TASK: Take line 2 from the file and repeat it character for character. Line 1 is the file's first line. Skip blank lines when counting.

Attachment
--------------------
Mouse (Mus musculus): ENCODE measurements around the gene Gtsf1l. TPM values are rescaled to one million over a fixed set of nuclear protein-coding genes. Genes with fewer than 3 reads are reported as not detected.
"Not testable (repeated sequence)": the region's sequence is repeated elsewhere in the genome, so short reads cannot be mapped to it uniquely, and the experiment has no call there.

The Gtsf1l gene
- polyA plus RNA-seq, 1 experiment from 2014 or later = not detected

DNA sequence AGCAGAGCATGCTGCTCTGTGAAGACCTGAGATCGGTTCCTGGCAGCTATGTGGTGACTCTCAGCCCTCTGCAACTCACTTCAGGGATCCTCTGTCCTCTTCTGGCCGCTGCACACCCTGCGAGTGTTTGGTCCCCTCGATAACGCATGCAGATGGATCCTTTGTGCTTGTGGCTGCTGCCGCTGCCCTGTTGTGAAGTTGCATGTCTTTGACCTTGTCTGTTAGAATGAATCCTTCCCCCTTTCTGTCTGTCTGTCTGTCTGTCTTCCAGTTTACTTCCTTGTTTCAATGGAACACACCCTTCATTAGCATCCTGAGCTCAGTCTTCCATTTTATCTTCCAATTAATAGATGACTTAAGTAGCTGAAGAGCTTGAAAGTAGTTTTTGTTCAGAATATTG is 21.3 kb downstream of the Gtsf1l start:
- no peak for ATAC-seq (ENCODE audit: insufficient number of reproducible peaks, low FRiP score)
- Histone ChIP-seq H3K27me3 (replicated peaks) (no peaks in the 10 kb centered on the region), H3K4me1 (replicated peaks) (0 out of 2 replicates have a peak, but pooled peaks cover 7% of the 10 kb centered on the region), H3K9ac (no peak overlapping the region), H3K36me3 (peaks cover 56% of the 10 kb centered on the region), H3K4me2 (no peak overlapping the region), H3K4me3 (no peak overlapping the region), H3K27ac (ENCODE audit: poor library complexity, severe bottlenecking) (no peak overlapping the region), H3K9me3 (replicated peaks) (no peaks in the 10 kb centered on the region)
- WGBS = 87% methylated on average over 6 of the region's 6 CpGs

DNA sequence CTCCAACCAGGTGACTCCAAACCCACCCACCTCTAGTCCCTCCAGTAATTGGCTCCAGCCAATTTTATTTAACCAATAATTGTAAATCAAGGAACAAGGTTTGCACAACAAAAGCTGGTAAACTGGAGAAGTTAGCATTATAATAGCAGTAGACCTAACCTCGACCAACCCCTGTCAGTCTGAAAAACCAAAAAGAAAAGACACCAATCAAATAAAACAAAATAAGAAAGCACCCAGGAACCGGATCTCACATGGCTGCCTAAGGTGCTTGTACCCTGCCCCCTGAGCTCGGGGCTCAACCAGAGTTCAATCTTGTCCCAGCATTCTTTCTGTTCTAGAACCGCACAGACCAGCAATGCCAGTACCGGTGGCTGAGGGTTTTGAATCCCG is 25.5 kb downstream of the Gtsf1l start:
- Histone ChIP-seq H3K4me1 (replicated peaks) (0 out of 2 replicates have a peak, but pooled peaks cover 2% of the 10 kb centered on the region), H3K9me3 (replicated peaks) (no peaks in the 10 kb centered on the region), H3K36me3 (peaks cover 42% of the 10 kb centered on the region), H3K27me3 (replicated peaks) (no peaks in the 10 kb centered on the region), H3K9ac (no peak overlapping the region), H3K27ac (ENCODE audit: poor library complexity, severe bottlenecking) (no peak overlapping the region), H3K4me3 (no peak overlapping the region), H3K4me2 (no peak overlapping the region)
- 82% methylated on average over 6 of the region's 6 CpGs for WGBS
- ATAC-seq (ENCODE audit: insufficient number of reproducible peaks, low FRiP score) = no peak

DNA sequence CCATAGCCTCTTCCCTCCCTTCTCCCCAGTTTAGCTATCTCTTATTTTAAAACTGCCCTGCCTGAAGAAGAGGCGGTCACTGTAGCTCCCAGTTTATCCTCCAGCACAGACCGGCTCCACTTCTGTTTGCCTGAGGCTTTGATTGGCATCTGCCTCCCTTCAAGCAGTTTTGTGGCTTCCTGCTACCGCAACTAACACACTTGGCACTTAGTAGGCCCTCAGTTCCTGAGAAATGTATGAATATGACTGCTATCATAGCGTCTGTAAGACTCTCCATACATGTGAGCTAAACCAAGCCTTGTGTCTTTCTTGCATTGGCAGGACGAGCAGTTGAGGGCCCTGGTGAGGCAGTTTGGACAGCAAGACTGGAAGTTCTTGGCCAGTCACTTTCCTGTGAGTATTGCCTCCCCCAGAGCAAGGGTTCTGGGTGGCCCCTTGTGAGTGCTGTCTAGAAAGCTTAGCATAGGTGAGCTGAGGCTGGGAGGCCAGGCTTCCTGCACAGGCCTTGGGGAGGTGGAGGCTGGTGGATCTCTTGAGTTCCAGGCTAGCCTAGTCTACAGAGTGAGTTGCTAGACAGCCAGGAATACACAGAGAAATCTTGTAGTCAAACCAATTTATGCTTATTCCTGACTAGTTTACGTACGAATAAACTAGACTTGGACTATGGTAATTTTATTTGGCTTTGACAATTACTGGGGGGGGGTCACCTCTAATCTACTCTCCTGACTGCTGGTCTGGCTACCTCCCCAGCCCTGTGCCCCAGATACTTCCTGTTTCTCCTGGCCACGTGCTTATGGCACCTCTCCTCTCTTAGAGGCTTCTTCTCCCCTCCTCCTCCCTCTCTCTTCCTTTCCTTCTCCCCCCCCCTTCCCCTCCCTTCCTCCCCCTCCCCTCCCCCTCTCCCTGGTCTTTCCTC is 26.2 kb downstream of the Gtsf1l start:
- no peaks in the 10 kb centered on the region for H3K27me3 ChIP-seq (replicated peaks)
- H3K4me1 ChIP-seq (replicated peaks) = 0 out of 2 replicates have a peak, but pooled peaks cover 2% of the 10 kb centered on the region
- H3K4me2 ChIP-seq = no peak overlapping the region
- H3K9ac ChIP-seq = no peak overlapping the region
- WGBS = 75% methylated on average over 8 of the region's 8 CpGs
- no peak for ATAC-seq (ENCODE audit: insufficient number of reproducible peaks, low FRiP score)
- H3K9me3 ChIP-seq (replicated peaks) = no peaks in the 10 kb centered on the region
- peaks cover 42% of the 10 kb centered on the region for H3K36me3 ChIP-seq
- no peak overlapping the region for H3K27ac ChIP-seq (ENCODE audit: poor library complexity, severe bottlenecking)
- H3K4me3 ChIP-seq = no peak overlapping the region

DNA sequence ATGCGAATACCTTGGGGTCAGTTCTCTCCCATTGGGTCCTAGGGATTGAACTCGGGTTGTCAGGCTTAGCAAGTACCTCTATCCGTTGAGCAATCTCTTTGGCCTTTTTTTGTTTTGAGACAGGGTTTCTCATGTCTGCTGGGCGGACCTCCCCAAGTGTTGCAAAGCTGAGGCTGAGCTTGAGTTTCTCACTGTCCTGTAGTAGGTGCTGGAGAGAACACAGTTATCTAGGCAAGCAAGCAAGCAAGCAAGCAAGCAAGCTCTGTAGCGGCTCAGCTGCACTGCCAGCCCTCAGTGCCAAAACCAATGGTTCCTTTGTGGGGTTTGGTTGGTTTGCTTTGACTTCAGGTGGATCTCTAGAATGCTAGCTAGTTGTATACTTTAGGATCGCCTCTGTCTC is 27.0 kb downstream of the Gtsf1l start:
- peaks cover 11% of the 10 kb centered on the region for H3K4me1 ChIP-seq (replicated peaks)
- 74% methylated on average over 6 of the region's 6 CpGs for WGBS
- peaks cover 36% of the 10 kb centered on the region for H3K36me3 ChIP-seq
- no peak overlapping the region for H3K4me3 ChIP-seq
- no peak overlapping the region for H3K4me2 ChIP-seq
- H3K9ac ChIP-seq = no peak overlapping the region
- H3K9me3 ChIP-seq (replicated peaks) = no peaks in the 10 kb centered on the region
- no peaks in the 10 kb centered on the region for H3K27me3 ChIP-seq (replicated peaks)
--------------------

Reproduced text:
"Not testable (repeated sequence)": the region's sequence is repeated elsewhere in the genome, so short reads cannot be mapped to it uniquely, and the experiment has no call there.